Maple Leafs Shouldn’t Put Michael Bunting Back in for Game 6

Trust is such an important part of being on a team. It’s not only what drive the chemistry in the room and on the ice, but that trust needs to exist between players and coaches, both of those parties and upper management and even within the fanbase.

When it comes to the Toronto Maple Leafs, question marks are lingering over where Michael Bunting sits in the lineup or the future plans following his three-game suspension to start their first-round series with the Tampa Bay Lightning.

Michael Bunting Toronto Maple Leafs
Michael Bunting, Toronto Maple Leafs (Jess Starr/The Hockey Writers)

Bunting elbowed Erik Cernak in the head that put the Maple Leafs down a man for five minutes, plus it led to him being suspended for three games and putting the Maple Leafs in a position where they threw rookie Matthew Knies into the mix down a game in their opening round series.

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So while the team’s trust in the player isn’t openly being questioned by staff, it has become a headline now that Bunting is set to return from his suspension driven by both fans and media. After Sheldon Keefe came out and said that Knies would remain in the lineup for Game 5 on Thursday night, it’s hard to think that he’ll pull him for Game 6 this weekend.

So, what does that spell for Bunting moving forward?

Knies’ Record Speaks For Itself

Keefe was short and to the point in his announcement.

Matthew Knies is certainly not coming out of the lineup, he’s done a terrific job for us,” he said. “He’s a guy that has definitely earned his spot and the opportunity to continue to play for us there.”

Knies did see some regular season action before slotting in for Bunting in Game 2. The Maple Leafs went 3-0-0 in those three games and have won three of the four games he’s suited up for them in the playoffs so far. Now, he’s clearly not the sole reason for the Maple Leafs’ 6-1-0 record over that span, but it’s still impressive how adding the young forward has improved their third line — with speed, defensive coverage and overall possession.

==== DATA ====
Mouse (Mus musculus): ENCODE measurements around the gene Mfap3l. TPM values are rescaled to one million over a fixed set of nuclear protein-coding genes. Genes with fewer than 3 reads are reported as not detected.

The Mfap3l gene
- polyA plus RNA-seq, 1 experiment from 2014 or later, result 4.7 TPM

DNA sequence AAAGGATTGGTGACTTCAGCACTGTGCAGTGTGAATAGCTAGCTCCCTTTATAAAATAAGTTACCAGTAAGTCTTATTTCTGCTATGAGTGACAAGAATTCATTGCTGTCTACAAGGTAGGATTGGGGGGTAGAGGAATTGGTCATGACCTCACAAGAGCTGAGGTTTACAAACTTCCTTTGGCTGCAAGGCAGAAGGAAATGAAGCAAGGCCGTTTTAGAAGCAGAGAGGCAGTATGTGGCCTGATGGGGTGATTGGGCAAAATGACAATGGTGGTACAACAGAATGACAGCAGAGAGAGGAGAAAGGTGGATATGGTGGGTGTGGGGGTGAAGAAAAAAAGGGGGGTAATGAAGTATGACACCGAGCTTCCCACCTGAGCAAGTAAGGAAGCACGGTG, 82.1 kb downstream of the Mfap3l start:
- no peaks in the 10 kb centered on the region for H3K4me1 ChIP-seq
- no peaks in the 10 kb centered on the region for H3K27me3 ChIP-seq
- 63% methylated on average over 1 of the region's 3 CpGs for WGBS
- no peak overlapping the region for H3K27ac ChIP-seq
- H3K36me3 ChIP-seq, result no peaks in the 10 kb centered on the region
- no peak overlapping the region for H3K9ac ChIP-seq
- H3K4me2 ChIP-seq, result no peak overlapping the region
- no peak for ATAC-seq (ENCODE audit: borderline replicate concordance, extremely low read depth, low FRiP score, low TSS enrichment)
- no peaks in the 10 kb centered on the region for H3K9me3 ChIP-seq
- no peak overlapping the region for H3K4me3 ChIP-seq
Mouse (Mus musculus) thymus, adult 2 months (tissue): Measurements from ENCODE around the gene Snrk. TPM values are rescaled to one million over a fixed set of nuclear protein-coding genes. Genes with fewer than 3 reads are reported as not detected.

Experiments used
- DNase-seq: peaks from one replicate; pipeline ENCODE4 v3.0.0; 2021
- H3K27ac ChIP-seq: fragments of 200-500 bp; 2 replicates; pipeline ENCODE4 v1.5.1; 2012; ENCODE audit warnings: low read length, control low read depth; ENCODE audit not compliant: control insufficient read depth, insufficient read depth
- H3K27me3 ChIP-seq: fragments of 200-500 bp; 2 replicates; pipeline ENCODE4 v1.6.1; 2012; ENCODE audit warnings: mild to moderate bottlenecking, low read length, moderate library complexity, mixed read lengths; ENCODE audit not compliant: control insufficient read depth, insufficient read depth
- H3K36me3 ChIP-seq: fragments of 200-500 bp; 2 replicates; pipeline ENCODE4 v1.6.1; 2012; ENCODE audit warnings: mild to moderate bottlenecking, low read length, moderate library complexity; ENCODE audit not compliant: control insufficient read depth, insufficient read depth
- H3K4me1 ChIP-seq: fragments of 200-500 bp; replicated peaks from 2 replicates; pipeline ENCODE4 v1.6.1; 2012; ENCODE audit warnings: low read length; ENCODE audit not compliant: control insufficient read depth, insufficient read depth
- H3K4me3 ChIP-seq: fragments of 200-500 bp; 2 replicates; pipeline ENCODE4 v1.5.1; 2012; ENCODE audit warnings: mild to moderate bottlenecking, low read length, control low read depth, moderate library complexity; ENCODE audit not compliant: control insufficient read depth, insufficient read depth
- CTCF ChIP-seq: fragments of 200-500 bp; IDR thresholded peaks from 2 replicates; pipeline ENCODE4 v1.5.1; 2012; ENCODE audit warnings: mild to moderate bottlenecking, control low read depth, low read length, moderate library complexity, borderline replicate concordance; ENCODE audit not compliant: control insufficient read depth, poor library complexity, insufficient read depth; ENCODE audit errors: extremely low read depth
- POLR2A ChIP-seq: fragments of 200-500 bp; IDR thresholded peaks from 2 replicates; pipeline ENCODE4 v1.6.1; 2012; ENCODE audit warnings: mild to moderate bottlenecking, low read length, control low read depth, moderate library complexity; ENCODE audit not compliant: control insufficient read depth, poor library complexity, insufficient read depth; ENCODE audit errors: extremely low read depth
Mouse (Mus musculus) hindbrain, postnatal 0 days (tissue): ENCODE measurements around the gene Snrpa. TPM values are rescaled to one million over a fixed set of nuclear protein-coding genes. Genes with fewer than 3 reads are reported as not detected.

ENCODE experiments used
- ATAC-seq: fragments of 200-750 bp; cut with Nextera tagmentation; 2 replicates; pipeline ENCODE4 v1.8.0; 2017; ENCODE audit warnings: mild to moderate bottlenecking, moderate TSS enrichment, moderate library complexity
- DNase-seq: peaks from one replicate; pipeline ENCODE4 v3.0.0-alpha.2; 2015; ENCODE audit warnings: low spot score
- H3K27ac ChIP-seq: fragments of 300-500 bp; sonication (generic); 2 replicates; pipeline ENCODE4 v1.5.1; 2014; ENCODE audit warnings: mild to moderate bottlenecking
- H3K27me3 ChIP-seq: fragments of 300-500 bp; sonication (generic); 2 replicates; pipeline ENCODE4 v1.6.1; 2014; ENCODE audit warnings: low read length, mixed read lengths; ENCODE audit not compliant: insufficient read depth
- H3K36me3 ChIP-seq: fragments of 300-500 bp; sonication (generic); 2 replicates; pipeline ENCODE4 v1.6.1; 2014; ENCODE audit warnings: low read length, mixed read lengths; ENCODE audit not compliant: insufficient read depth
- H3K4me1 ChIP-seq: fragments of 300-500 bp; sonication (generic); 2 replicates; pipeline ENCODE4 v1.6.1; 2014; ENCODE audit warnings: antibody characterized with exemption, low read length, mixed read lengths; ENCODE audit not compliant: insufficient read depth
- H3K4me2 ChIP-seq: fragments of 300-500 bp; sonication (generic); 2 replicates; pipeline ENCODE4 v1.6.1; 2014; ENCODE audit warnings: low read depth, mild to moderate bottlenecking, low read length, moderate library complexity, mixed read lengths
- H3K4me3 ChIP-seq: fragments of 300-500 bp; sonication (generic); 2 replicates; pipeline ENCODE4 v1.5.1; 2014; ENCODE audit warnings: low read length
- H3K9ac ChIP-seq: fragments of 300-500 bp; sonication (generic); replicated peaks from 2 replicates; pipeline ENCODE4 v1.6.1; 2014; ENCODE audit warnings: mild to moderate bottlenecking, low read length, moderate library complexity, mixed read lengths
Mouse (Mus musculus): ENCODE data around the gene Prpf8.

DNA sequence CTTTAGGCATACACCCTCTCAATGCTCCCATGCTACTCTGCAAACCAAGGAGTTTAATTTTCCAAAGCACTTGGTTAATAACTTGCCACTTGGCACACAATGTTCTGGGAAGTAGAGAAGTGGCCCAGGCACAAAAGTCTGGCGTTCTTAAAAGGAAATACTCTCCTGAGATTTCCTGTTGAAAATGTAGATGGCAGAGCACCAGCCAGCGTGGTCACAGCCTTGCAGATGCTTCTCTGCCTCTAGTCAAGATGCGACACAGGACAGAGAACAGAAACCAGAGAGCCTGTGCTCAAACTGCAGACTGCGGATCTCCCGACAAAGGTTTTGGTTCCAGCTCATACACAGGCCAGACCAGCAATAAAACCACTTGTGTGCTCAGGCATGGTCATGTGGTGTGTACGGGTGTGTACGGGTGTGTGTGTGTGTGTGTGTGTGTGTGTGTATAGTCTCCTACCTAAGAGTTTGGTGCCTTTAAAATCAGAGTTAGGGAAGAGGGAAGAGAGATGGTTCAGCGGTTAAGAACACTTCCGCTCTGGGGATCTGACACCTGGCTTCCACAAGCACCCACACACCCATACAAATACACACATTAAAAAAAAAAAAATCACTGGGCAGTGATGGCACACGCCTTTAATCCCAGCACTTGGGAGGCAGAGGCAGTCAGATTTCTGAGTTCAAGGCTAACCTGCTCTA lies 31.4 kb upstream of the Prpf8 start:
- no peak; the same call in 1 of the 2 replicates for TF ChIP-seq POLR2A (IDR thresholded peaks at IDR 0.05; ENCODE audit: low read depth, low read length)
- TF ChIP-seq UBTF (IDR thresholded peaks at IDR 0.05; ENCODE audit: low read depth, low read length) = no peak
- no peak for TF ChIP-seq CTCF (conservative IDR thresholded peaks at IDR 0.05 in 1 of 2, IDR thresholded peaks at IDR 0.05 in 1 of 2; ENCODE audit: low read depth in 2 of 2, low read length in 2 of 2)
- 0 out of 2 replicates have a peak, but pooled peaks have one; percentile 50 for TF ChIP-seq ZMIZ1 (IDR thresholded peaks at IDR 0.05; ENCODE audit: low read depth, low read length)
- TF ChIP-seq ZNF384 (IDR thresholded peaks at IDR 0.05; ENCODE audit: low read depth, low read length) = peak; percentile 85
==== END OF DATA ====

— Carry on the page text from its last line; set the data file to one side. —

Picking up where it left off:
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What makes it more impressive is how he’s found confidence in getting the playing time he has. So far in the Maple Leafs-Lightning series, the Maple Leafs have outscored the Lightning 5-1 with Knies on the ice and it’s helping to build the young forward’s confidence as he continues to find ways of taking advantage of the opportunities he’s given.

As for his statistical contributions, Knies has two assists in his four playoff games on five shots, but he’s creating opportunities for his line mates being physical in the corners and finding ways to maintain possession inside the opposition line.

What you don’t see on the scoresheet however is the play he made in Game 4 to stop a goal from going across the line behind Ilya Samsonov — a play that would come back to be important as the Maple Leafs stormed back from a 4-1 deficit to win it.